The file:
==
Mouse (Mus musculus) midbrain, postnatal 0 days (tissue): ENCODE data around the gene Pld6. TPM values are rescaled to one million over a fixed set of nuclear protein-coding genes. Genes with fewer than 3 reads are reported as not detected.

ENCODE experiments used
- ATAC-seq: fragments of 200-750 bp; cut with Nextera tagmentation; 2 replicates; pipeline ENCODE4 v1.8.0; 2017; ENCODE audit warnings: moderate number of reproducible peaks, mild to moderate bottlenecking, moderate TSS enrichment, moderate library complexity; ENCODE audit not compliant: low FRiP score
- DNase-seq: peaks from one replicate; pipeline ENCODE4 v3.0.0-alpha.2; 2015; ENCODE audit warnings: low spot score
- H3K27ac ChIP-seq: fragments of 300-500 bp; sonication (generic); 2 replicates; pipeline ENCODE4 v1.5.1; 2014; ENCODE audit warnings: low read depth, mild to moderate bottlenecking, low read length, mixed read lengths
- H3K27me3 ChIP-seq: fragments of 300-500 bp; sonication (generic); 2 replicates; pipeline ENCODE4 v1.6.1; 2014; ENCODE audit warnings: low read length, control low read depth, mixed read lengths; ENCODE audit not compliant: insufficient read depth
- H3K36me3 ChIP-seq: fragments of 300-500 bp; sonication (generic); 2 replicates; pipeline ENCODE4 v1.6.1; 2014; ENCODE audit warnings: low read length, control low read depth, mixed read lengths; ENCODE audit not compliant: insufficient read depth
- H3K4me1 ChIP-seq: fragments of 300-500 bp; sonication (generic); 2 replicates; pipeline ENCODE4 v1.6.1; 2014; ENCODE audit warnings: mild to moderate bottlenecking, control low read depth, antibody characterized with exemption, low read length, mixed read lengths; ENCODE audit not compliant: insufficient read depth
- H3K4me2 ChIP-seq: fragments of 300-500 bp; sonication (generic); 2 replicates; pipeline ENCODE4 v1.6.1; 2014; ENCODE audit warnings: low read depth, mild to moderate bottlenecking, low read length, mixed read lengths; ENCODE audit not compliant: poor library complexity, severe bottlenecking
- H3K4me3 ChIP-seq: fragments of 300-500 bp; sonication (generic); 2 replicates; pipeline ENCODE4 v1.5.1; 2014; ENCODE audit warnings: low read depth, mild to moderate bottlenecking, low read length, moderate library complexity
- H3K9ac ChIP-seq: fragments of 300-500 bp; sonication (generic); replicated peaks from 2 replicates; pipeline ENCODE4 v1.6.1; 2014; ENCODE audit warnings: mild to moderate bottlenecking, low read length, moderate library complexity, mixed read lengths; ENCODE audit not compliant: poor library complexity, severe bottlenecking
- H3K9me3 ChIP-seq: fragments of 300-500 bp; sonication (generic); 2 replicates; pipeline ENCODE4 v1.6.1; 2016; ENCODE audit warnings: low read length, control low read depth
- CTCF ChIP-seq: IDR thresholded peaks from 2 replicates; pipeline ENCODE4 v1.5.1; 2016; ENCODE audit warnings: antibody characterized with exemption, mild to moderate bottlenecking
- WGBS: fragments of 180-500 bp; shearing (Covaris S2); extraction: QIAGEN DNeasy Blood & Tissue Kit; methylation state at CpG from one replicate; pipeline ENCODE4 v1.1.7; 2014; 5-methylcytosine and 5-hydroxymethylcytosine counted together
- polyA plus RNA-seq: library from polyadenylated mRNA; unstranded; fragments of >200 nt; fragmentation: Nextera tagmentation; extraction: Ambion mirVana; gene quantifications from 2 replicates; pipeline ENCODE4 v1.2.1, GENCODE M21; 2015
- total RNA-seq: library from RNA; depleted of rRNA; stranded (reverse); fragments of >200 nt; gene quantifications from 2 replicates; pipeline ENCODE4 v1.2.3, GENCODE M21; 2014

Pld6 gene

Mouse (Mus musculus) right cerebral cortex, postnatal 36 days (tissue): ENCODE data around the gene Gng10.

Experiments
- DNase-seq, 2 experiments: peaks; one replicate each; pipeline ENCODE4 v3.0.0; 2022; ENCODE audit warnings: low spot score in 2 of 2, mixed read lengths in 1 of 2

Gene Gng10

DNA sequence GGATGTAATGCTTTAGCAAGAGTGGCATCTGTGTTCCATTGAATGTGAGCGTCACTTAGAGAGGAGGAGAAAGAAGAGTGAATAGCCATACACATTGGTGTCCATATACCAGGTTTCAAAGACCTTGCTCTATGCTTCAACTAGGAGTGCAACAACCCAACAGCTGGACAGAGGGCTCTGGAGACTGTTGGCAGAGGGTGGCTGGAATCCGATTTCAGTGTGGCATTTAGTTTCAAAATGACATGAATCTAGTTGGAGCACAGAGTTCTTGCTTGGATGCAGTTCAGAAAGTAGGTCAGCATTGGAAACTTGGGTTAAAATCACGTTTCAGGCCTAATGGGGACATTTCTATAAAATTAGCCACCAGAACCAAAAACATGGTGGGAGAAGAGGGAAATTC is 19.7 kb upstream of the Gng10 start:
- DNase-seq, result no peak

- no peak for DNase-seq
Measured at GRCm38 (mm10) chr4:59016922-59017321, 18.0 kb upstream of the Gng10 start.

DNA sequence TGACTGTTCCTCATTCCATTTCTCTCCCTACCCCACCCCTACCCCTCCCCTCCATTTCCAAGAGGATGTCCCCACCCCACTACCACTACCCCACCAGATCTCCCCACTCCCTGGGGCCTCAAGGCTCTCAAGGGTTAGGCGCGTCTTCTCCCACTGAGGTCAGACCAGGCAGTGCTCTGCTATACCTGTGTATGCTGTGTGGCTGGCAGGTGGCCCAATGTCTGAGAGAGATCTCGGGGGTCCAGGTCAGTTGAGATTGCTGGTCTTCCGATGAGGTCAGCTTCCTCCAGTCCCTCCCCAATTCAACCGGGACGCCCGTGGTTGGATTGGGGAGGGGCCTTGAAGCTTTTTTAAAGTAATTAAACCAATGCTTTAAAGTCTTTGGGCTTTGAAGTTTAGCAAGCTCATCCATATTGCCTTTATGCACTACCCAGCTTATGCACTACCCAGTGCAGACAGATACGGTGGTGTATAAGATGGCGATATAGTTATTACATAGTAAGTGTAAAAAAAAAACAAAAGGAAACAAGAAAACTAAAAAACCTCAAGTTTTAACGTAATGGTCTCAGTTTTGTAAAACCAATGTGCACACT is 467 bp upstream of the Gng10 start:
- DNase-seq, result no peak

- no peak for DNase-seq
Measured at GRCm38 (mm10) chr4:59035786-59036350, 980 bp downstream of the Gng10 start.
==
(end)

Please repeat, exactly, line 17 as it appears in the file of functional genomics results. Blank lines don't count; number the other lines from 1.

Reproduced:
Pld6 gene